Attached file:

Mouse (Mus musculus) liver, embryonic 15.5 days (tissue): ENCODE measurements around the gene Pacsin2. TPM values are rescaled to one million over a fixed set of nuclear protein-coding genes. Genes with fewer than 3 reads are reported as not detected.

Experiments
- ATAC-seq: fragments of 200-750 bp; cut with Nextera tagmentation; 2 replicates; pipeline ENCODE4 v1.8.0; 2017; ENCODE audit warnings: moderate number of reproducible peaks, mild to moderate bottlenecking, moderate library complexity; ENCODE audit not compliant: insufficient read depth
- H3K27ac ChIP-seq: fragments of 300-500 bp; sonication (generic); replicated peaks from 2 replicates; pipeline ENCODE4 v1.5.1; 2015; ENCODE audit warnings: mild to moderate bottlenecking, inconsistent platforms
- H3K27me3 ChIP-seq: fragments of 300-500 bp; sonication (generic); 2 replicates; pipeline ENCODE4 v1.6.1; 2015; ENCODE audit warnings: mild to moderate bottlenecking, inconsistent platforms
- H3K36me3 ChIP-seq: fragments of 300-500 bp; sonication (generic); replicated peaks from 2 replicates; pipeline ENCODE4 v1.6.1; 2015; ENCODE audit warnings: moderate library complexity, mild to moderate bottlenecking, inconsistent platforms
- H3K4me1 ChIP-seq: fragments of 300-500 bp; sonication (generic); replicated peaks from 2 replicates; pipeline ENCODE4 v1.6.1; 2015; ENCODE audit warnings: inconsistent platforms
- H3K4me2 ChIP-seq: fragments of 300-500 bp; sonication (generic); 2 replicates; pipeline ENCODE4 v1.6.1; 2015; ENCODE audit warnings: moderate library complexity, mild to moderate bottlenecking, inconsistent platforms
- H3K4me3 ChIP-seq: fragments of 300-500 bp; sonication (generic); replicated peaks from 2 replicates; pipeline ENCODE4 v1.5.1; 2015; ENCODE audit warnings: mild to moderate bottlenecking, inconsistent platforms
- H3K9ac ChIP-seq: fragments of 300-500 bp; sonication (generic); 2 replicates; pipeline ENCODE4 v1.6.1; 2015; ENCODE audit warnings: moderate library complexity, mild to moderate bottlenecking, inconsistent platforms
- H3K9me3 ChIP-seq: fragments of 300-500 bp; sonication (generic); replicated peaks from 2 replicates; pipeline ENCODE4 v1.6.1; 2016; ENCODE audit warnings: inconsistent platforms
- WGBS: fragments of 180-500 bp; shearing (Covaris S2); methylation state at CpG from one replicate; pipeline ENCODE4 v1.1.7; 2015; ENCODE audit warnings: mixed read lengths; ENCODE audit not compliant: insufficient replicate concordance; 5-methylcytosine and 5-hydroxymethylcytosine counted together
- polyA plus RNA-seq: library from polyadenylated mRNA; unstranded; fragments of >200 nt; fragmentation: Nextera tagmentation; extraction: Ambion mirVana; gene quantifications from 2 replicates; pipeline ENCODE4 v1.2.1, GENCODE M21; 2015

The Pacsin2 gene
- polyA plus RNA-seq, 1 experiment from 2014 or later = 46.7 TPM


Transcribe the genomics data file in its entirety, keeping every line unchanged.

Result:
Mouse (Mus musculus) liver, embryonic 15.5 days (tissue): ENCODE measurements around the gene Pacsin2. TPM values are rescaled to one million over a fixed set of nuclear protein-coding genes. Genes with fewer than 3 reads are reported as not detected.

Experiments
- ATAC-seq: fragments of 200-750 bp; cut with Nextera tagmentation; 2 replicates; pipeline ENCODE4 v1.8.0; 2017; ENCODE audit warnings: moderate number of reproducible peaks, mild to moderate bottlenecking, moderate library complexity; ENCODE audit not compliant: insufficient read depth
- H3K27ac ChIP-seq: fragments of 300-500 bp; sonication (generic); replicated peaks from 2 replicates; pipeline ENCODE4 v1.5.1; 2015; ENCODE audit warnings: mild to moderate bottlenecking, inconsistent platforms
- H3K27me3 ChIP-seq: fragments of 300-500 bp; sonication (generic); 2 replicates; pipeline ENCODE4 v1.6.1; 2015; ENCODE audit warnings: mild to moderate bottlenecking, inconsistent platforms
- H3K36me3 ChIP-seq: fragments of 300-500 bp; sonication (generic); replicated peaks from 2 replicates; pipeline ENCODE4 v1.6.1; 2015; ENCODE audit warnings: moderate library complexity, mild to moderate bottlenecking, inconsistent platforms
- H3K4me1 ChIP-seq: fragments of 300-500 bp; sonication (generic); replicated peaks from 2 replicates; pipeline ENCODE4 v1.6.1; 2015; ENCODE audit warnings: inconsistent platforms
- H3K4me2 ChIP-seq: fragments of 300-500 bp; sonication (generic); 2 replicates; pipeline ENCODE4 v1.6.1; 2015; ENCODE audit warnings: moderate library complexity, mild to moderate bottlenecking, inconsistent platforms
- H3K4me3 ChIP-seq: fragments of 300-500 bp; sonication (generic); replicated peaks from 2 replicates; pipeline ENCODE4 v1.5.1; 2015; ENCODE audit warnings: mild to moderate bottlenecking, inconsistent platforms
- H3K9ac ChIP-seq: fragments of 300-500 bp; sonication (generic); 2 replicates; pipeline ENCODE4 v1.6.1; 2015; ENCODE audit warnings: moderate library complexity, mild to moderate bottlenecking, inconsistent platforms
- H3K9me3 ChIP-seq: fragments of 300-500 bp; sonication (generic); replicated peaks from 2 replicates; pipeline ENCODE4 v1.6.1; 2016; ENCODE audit warnings: inconsistent platforms
- WGBS: fragments of 180-500 bp; shearing (Covaris S2); methylation state at CpG from one replicate; pipeline ENCODE4 v1.1.7; 2015; ENCODE audit warnings: mixed read lengths; ENCODE audit not compliant: insufficient replicate concordance; 5-methylcytosine and 5-hydroxymethylcytosine counted together
- polyA plus RNA-seq: library from polyadenylated mRNA; unstranded; fragments of >200 nt; fragmentation: Nextera tagmentation; extraction: Ambion mirVana; gene quantifications from 2 replicates; pipeline ENCODE4 v1.2.1, GENCODE M21; 2015

The Pacsin2 gene
- polyA plus RNA-seq, 1 experiment from 2014 or later = 46.7 TPM